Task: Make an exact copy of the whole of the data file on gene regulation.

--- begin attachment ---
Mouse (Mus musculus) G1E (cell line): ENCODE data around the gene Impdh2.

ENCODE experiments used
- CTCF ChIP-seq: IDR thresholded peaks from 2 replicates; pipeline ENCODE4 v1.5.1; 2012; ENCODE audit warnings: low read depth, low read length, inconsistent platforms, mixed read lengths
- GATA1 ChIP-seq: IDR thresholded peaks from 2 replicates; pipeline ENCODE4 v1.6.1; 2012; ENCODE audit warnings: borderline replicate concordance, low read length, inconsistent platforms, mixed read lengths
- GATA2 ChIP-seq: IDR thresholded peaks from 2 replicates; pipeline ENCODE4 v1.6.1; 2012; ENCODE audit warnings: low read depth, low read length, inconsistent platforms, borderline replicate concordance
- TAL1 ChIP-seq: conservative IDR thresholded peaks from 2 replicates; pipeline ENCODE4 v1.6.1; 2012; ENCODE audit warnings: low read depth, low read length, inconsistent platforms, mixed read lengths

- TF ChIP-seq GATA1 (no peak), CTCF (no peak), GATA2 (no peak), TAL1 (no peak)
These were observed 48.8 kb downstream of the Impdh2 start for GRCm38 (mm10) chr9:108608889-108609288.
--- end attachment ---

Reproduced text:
Mouse (Mus musculus) G1E (cell line): ENCODE data around the gene Impdh2.

ENCODE experiments used
- CTCF ChIP-seq: IDR thresholded peaks from 2 replicates; pipeline ENCODE4 v1.5.1; 2012; ENCODE audit warnings: low read depth, low read length, inconsistent platforms, mixed read lengths
- GATA1 ChIP-seq: IDR thresholded peaks from 2 replicates; pipeline ENCODE4 v1.6.1; 2012; ENCODE audit warnings: borderline replicate concordance, low read length, inconsistent platforms, mixed read lengths
- GATA2 ChIP-seq: IDR thresholded peaks from 2 replicates; pipeline ENCODE4 v1.6.1; 2012; ENCODE audit warnings: low read depth, low read length, inconsistent platforms, borderline replicate concordance
- TAL1 ChIP-seq: conservative IDR thresholded peaks from 2 replicates; pipeline ENCODE4 v1.6.1; 2012; ENCODE audit warnings: low read depth, low read length, inconsistent platforms, mixed read lengths

- TF ChIP-seq GATA1 (no peak), CTCF (no peak), GATA2 (no peak), TAL1 (no peak)
These were observed 48.8 kb downstream of the Impdh2 start for GRCm38 (mm10) chr9:108608889-108609288.